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Fig 9. (a) Viability of A549 MDR tumor cells as a function of varying concentrations of blank mixed micelles; (b) in vitro cytotoxicity of various formulations of PTX against A549 cells (n = 6).

https://doi.org/10.1371/journal.pone.0120129.g009

The cytotoxic effect of the PTX-loaded micelle was determined employing the A549 cell line, at the beginning (Fig. 9B). A549 cells are MDR tumor cells which overexpress P-gp on their cell membrane [37,38]. The groups were sorted by IC50 values as follows: mixed micelle < PEG-PLA micelle < Free PTX (Table 5). There was a significant difference between the mixed micelle group and the PEG-PLA micelle group (P<0.01). This showed that the mixed micelle group had a significantly greater cytotoxic effect on A549 cells.

To confirm the effect of the VE-TPGS on the result by its function in reversing the MDR of A549 tumor cells, MTT assays of the human oral epithelial cancer cell line KB and its vinblastine-resistant subclone KBv were designed. KB cells, which were sensitive to PTX, were used as control, to compare with the MTT assay results of the KBv cells. After 72 h of incubation, the PEG-PLA micelles and the mixed micelles both exhibited a strong cytotoxicity against the proliferation of KB cells (Fig. 10A). The IC50 values were 0.05 μg/ml for the PEG-PLA micelles and 0.03 μg/ml for the mixed micelles (Table 5). However, as shown in Fig. 10B, at various concentrations, the mixed micelles all exhibited a stronger inhibitory effect on the growth of KBv cells than the PEG-PLA micelles did. The IC50 values were 7.08 μg/ml for the PEG-PLA micelles and 0.82 μg/ml for the mixed micelles (Table 5). Unlike the sensitive KB cells, the MDR KBv cells showed a considerably superior response to the cytotoxicity of the mixed micelles than to that of the PEG-PLA micelles (P<0.01); this observation was consistent with the results regarding the A549 cell line. These results demonstrated that the addition of VE-TPGS could help the PEG-PLA micelle enhance the cytotoxicity against MDR cancer cells. The overexpressed P-gp in A549 and KBv cells led to increased drug efflux, and PTX has been confirmed to be a P-gp substrate [13,14]. As reported previously, VE-TPGS inhibits the efflux of PTX through allosteric regulation of the P-gp ATP enzyme, which blocks the energy source of the P-gp [25]. This might explain the hypersensitive effect of VE-TPGS on A549 and KBv cells.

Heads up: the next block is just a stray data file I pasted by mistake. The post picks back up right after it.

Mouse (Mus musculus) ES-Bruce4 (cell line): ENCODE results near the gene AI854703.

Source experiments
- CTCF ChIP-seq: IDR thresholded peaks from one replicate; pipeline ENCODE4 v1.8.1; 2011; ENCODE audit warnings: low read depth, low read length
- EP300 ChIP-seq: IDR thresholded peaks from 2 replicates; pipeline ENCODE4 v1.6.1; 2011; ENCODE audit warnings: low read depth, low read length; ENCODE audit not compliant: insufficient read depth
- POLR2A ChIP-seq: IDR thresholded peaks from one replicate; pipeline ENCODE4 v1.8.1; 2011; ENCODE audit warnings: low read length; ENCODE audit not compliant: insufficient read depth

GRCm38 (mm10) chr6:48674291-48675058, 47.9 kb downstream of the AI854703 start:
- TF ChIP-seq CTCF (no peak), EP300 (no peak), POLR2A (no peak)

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Fig 10. In vitro cytotoxicity of various formulations of PTX against (a) KB tumor cells and (b) KBv tumor cells (n = 6).

https://doi.org/10.1371/journal.pone.0120129.g010

3.7 Penetration of tumor spheroid

Three-dimensional multicellular tumor spheroids of the A549 cells were established to mimic the solid tumors in vivo and evaluate the penetrating ability of the micelles on solid tumors. As shown in Fig. 11 (confocal microscopy analysis), mixed micelles were distributed more extensively than the PEG-PLA micelles in the A549 tumor spheroids in Z-stack confocal microscope images (B). The images obtained at 100 μm along the Z-axis from the top of the spheroid (C) showed that the mixed micelles penetrated even deeper than the PEG-PLA micelles, which had reached the inner core of the tumor spheroid. These results confirmed the conclusion that the mixed micelle could improve the antitumor efficacy of the PTX by reversing the MDR.